In recent years the subject of child sexual exploitation has been at the forefront of most news channels in Europe but America has shied away from it, it is something that American networks would rather talk about others problems instead of their own. Reason being? It’s likely America has the worst grooming gang scandal of all time and does not want to confront the problem.
America does not use the term “grooming” like European nations do, child sexual exploitation falls under the term “sex trafficking”. However, “sex trafficking” does not convey the true nature of the abuse these young girls suffer and also implies they are adults, not children.
Because of the covert nature of child grooming, reliable estimates of the number of youth affected are lacking. UNICEF has estimated that 300,000 minors are prostituted in the USA every single year, others have estimated 100,000. It is without a doubt however that the number of children sexually exploited in the USA every year is from at least 100,000 to 350,000.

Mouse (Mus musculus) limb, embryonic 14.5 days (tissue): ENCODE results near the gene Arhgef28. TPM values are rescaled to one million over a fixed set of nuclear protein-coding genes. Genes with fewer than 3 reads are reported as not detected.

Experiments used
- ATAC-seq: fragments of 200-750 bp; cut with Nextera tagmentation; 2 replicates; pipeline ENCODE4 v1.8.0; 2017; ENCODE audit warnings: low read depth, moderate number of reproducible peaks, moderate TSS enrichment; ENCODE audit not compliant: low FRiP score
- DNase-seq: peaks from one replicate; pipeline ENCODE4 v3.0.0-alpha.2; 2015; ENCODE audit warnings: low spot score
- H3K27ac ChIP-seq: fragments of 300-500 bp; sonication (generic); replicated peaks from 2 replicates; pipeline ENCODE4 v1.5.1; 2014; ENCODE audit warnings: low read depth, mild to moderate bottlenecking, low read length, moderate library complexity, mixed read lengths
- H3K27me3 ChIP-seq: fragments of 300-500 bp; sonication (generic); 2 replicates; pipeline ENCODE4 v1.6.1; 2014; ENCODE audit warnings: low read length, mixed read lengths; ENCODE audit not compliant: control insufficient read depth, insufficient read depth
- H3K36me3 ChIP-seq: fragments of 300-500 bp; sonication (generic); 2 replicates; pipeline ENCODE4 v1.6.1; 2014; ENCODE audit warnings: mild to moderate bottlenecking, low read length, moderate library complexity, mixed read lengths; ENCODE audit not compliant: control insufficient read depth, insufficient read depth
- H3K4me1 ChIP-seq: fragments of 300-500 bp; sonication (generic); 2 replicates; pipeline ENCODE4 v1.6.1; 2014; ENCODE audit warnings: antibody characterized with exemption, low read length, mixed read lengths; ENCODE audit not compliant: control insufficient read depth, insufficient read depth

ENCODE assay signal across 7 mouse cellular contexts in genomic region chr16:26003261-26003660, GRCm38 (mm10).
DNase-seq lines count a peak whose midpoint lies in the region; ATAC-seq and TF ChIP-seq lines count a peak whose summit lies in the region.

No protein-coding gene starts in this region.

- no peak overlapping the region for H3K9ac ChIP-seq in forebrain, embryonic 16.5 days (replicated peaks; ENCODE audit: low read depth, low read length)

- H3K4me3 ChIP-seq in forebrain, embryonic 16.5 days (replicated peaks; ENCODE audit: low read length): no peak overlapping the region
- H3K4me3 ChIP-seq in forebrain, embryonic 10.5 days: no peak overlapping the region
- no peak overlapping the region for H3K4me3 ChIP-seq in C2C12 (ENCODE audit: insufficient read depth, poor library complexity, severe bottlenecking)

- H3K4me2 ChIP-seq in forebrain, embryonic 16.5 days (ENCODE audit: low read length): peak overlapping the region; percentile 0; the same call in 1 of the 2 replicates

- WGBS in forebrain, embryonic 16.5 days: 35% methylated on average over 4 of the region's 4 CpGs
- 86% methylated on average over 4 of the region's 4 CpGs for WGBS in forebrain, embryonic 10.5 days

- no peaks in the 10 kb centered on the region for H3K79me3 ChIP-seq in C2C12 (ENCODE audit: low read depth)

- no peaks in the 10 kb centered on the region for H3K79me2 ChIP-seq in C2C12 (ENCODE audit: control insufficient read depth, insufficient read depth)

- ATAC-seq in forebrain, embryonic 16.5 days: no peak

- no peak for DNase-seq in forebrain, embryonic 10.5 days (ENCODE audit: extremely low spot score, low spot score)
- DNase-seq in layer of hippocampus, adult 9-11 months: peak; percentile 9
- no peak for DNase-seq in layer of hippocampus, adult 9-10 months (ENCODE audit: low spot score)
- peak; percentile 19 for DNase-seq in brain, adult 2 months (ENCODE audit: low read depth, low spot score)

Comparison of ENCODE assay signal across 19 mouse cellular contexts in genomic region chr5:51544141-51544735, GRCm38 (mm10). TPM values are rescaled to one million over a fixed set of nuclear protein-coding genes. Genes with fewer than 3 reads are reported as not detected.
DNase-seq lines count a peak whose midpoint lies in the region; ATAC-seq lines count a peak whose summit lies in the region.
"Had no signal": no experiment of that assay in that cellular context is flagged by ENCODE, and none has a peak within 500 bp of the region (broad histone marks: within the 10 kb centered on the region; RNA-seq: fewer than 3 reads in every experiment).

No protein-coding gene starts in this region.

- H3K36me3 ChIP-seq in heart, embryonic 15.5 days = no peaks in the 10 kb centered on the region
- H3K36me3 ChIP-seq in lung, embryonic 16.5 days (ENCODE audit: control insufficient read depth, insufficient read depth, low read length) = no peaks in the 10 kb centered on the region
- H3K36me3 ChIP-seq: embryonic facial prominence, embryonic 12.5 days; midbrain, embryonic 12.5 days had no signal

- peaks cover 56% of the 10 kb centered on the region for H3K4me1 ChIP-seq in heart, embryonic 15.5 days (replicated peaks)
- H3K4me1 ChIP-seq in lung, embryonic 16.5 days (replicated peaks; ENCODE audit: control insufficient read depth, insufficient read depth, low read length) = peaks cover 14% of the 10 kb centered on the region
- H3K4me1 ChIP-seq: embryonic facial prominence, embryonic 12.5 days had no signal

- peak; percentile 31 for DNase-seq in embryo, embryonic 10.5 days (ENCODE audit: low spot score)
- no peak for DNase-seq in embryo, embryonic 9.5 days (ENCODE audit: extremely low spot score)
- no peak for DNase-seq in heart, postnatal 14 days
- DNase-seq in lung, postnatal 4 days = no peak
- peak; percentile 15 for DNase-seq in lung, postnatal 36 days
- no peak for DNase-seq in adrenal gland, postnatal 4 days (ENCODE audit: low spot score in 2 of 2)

In addition to the lack of reliable prevalence estimates, there are even greater gaps in the literature about how traffickers operate in smaller communities and law enforcement’s and public agencies’ awareness and capacity to properly identify minors who are trafficked into commercial sex activities (Irazola et al., 2008). Further, many law enforcement and service providers lack knowledge about STM (Smith et al., 2009) and are more likely to identify youth as juvenile delinquents or offenders of other crimes than as victims of DMST (Finkelhor & Ormrod, 2004; Halter, 2010). Domestic sex trafficking of minors (DMST) is used to specifically refer to minors who are U.S. citizens or permanent residents. Misidentification is a critical barrier to providing appropriate and effective intervention to minors who are trafficked in the commercial sex industry (Clawson & Grace, 2007; Smith et al., 2009).